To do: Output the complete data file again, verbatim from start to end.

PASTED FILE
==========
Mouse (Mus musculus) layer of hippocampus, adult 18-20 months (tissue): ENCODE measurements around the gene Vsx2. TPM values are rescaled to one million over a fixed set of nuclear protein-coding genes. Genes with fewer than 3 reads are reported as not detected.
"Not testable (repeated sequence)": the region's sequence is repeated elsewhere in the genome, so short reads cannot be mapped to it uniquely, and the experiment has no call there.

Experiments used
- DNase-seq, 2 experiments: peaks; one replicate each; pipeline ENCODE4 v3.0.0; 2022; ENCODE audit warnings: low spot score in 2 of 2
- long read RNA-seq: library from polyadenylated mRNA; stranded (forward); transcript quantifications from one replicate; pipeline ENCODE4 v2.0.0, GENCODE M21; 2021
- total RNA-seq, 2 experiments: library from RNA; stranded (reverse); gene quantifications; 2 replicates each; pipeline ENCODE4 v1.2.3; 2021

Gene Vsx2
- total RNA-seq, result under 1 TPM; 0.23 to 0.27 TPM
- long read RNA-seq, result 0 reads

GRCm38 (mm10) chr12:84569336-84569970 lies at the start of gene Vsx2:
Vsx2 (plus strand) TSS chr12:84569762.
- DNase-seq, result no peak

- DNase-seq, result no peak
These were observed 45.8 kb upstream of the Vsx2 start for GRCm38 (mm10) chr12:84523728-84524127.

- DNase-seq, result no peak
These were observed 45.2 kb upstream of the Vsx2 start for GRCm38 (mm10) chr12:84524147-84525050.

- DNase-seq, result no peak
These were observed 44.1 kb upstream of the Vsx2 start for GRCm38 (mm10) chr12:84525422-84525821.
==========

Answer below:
Mouse (Mus musculus) layer of hippocampus, adult 18-20 months (tissue): ENCODE measurements around the gene Vsx2. TPM values are rescaled to one million over a fixed set of nuclear protein-coding genes. Genes with fewer than 3 reads are reported as not detected.
"Not testable (repeated sequence)": the region's sequence is repeated elsewhere in the genome, so short reads cannot be mapped to it uniquely, and the experiment has no call there.

Experiments used
- DNase-seq, 2 experiments: peaks; one replicate each; pipeline ENCODE4 v3.0.0; 2022; ENCODE audit warnings: low spot score in 2 of 2
- long read RNA-seq: library from polyadenylated mRNA; stranded (forward); transcript quantifications from one replicate; pipeline ENCODE4 v2.0.0, GENCODE M21; 2021
- total RNA-seq, 2 experiments: library from RNA; stranded (reverse); gene quantifications; 2 replicates each; pipeline ENCODE4 v1.2.3; 2021

Gene Vsx2
- total RNA-seq, result under 1 TPM; 0.23 to 0.27 TPM
- long read RNA-seq, result 0 reads

GRCm38 (mm10) chr12:84569336-84569970 lies at the start of gene Vsx2:
Vsx2 (plus strand) TSS chr12:84569762.
- DNase-seq, result no peak

- DNase-seq, result no peak
These were observed 45.8 kb upstream of the Vsx2 start for GRCm38 (mm10) chr12:84523728-84524127.

- DNase-seq, result no peak
These were observed 45.2 kb upstream of the Vsx2 start for GRCm38 (mm10) chr12:84524147-84525050.

- DNase-seq, result no peak
These were observed 44.1 kb upstream of the Vsx2 start for GRCm38 (mm10) chr12:84525422-84525821.